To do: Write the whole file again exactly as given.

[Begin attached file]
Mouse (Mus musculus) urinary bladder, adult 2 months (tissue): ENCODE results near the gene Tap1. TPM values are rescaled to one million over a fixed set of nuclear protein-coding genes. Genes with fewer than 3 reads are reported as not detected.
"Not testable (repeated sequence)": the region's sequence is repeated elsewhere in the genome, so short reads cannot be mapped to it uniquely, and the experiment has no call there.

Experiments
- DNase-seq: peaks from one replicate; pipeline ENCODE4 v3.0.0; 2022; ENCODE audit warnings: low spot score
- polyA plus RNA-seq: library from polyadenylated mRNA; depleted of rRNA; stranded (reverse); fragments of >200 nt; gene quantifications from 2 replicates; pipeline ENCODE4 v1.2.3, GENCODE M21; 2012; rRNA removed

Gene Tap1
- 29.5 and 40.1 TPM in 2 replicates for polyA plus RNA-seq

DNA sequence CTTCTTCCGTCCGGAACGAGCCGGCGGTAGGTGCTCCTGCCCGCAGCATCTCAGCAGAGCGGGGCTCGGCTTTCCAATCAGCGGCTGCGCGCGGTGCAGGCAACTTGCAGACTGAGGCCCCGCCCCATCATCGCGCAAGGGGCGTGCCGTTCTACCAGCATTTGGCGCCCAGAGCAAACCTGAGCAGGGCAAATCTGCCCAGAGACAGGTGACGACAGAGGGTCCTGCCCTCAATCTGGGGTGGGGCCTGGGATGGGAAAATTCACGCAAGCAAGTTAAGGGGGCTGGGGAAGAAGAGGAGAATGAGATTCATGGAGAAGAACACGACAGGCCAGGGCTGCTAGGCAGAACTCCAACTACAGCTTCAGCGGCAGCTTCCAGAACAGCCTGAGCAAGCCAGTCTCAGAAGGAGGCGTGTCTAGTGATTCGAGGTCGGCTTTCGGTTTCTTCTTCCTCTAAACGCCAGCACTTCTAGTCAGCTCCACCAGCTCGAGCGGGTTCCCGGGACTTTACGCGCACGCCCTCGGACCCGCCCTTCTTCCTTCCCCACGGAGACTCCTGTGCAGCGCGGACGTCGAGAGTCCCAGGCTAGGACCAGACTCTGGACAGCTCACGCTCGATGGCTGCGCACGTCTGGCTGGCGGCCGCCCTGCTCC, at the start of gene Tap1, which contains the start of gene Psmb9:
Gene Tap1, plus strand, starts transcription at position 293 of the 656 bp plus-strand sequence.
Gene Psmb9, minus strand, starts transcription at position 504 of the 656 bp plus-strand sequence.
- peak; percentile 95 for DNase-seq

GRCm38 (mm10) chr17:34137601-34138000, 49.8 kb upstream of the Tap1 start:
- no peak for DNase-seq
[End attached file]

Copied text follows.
Mouse (Mus musculus) urinary bladder, adult 2 months (tissue): ENCODE results near the gene Tap1. TPM values are rescaled to one million over a fixed set of nuclear protein-coding genes. Genes with fewer than 3 reads are reported as not detected.
"Not testable (repeated sequence)": the region's sequence is repeated elsewhere in the genome, so short reads cannot be mapped to it uniquely, and the experiment has no call there.

Experiments
- DNase-seq: peaks from one replicate; pipeline ENCODE4 v3.0.0; 2022; ENCODE audit warnings: low spot score
- polyA plus RNA-seq: library from polyadenylated mRNA; depleted of rRNA; stranded (reverse); fragments of >200 nt; gene quantifications from 2 replicates; pipeline ENCODE4 v1.2.3, GENCODE M21; 2012; rRNA removed

Gene Tap1
- 29.5 and 40.1 TPM in 2 replicates for polyA plus RNA-seq

DNA sequence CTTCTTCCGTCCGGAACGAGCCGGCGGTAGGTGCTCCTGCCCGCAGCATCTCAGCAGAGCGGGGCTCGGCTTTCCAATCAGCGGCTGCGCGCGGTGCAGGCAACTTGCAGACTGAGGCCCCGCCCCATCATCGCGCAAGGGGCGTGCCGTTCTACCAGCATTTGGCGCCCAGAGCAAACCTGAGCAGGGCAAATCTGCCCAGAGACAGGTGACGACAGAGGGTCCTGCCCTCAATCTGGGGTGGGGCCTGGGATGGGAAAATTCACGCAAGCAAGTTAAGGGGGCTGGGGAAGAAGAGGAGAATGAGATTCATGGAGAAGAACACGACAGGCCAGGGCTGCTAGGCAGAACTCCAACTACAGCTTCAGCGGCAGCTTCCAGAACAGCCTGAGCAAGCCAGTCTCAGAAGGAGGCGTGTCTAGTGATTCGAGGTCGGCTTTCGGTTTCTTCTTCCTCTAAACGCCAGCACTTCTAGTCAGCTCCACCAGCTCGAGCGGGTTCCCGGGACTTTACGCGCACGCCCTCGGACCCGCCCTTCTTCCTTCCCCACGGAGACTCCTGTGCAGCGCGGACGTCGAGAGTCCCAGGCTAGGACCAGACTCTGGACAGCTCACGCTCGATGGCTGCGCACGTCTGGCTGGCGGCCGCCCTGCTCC, at the start of gene Tap1, which contains the start of gene Psmb9:
Gene Tap1, plus strand, starts transcription at position 293 of the 656 bp plus-strand sequence.
Gene Psmb9, minus strand, starts transcription at position 504 of the 656 bp plus-strand sequence.
- peak; percentile 95 for DNase-seq

GRCm38 (mm10) chr17:34137601-34138000, 49.8 kb upstream of the Tap1 start:
- no peak for DNase-seq